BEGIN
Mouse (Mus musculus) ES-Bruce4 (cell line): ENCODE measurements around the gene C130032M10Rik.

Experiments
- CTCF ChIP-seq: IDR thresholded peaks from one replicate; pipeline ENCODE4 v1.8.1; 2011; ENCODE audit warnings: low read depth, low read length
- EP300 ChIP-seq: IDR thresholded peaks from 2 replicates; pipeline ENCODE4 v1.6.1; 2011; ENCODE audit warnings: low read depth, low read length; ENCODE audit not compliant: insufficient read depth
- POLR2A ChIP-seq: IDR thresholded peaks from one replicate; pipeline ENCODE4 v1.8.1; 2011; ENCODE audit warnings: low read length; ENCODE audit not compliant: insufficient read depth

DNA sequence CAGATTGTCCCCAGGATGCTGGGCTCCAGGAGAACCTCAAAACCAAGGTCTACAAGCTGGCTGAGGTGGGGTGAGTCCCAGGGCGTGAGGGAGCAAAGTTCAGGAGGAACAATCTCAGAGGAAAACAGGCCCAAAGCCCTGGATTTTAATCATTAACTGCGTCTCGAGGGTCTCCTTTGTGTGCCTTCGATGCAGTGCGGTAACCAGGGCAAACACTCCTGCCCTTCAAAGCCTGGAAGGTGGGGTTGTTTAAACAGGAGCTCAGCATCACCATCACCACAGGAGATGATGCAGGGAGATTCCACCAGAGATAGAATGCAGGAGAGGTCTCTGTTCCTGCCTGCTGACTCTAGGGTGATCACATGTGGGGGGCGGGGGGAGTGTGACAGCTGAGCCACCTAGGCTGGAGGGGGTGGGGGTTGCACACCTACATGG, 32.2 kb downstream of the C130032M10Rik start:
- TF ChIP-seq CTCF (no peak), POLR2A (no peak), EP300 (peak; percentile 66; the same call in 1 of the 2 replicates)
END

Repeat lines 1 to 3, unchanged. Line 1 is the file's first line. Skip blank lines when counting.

Mouse (Mus musculus) ES-Bruce4 (cell line): ENCODE measurements around the gene C130032M10Rik.

Experiments
- CTCF ChIP-seq: IDR thresholded peaks from one replicate; pipeline ENCODE4 v1.8.1; 2011; ENCODE audit warnings: low read depth, low read length